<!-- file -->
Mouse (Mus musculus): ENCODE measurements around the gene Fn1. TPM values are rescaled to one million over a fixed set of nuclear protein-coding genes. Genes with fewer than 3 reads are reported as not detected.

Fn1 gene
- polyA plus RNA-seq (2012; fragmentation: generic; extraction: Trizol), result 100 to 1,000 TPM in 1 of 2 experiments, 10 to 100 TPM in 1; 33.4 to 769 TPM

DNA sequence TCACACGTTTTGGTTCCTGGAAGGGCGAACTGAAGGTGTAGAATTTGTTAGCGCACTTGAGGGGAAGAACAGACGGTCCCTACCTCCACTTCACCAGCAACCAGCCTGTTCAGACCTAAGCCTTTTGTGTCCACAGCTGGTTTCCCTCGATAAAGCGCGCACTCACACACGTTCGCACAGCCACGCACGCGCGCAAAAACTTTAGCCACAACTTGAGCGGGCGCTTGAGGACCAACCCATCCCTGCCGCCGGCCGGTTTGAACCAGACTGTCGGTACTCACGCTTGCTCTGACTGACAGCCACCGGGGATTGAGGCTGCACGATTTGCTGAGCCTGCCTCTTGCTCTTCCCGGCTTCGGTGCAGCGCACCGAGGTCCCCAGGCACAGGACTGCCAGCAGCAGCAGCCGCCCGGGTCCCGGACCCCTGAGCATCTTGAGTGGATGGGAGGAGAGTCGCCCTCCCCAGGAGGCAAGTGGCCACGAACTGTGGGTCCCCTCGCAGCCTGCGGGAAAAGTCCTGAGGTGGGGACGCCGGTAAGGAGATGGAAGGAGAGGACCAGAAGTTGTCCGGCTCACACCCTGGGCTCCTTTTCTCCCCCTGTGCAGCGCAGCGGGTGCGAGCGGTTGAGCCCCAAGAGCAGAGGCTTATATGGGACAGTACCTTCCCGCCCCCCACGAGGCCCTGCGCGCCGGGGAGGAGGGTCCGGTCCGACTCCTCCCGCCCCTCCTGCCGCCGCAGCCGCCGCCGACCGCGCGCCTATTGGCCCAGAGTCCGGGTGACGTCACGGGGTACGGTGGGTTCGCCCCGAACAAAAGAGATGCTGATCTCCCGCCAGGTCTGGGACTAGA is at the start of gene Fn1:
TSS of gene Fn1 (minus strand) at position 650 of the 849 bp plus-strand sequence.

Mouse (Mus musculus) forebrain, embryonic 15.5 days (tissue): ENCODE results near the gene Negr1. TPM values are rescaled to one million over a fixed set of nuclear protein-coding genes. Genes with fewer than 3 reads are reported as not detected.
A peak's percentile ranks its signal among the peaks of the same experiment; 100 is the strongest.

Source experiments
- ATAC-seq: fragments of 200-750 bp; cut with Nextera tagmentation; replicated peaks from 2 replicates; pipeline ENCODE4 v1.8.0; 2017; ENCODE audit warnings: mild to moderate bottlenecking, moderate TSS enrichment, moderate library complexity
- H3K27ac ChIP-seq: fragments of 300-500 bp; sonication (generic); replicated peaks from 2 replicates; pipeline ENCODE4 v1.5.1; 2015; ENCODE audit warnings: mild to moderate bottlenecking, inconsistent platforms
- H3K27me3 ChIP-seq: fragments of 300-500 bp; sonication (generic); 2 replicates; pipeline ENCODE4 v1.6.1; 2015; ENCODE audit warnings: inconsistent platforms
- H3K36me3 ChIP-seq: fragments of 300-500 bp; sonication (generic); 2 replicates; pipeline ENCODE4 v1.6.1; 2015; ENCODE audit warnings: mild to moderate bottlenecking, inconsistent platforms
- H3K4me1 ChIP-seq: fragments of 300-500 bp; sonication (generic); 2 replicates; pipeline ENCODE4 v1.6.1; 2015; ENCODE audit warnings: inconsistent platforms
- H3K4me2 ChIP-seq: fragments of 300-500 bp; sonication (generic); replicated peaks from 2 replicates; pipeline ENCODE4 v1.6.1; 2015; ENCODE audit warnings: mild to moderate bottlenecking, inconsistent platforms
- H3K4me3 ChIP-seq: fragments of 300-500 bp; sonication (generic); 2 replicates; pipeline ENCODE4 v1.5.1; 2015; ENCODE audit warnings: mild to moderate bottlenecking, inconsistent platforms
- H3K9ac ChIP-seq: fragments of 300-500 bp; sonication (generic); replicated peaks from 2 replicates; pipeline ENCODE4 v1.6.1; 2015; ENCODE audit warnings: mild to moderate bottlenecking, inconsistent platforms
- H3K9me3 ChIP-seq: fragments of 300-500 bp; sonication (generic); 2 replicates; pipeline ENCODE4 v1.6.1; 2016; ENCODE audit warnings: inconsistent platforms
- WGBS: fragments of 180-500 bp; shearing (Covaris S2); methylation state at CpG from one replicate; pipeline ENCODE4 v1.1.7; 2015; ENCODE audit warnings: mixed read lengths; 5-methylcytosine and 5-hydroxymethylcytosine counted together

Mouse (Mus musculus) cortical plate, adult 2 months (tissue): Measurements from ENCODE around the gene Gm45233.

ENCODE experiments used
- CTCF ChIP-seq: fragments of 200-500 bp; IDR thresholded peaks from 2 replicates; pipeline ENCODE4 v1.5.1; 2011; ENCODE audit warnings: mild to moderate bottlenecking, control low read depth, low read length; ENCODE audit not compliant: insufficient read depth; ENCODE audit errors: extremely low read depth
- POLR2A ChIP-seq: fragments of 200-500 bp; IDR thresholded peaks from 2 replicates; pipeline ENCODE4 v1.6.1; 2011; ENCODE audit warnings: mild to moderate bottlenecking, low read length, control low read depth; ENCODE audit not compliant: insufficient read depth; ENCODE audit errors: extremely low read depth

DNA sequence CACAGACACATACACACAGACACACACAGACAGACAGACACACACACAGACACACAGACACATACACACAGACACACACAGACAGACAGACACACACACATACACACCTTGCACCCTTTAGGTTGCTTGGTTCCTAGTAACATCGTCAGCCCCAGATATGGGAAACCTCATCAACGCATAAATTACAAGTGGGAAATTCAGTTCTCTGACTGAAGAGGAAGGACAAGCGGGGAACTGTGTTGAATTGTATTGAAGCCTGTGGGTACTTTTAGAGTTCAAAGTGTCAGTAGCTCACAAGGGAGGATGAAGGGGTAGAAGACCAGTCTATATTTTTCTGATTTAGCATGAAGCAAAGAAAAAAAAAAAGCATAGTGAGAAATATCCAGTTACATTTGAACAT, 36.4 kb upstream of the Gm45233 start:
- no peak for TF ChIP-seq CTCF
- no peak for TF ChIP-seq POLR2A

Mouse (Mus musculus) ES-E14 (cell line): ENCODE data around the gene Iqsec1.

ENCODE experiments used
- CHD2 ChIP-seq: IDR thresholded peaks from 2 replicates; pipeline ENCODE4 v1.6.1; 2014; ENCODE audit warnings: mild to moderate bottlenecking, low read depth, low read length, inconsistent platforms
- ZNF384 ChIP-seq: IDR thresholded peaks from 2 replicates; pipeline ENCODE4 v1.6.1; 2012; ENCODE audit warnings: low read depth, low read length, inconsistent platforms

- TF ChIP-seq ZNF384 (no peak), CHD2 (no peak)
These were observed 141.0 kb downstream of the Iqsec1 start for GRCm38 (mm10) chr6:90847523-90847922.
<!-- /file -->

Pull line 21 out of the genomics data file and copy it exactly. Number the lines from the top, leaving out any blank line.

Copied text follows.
- CTCF ChIP-seq: fragments of 200-500 bp; IDR thresholded peaks from 2 replicates; pipeline ENCODE4 v1.5.1; 2011; ENCODE audit warnings: mild to moderate bottlenecking, control low read depth, low read length; ENCODE audit not compliant: insufficient read depth; ENCODE audit errors: extremely low read depth